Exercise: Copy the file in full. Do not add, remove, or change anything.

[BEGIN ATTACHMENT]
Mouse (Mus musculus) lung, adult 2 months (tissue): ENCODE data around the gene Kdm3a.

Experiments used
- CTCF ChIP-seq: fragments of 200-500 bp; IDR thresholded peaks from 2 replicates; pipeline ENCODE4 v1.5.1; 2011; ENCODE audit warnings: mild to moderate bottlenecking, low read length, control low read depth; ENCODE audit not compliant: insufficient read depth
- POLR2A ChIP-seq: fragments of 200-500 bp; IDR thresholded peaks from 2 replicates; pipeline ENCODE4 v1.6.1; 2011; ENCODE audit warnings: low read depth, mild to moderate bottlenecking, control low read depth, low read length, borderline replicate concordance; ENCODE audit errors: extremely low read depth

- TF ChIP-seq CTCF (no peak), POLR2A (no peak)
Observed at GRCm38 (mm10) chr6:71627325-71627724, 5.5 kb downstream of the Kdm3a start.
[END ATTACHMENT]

Mouse (Mus musculus) lung, adult 2 months (tissue): ENCODE data around the gene Kdm3a.

Experiments used
- CTCF ChIP-seq: fragments of 200-500 bp; IDR thresholded peaks from 2 replicates; pipeline ENCODE4 v1.5.1; 2011; ENCODE audit warnings: mild to moderate bottlenecking, low read length, control low read depth; ENCODE audit not compliant: insufficient read depth
- POLR2A ChIP-seq: fragments of 200-500 bp; IDR thresholded peaks from 2 replicates; pipeline ENCODE4 v1.6.1; 2011; ENCODE audit warnings: low read depth, mild to moderate bottlenecking, control low read depth, low read length, borderline replicate concordance; ENCODE audit errors: extremely low read depth

- TF ChIP-seq CTCF (no peak), POLR2A (no peak)
Observed at GRCm38 (mm10) chr6:71627325-71627724, 5.5 kb downstream of the Kdm3a start.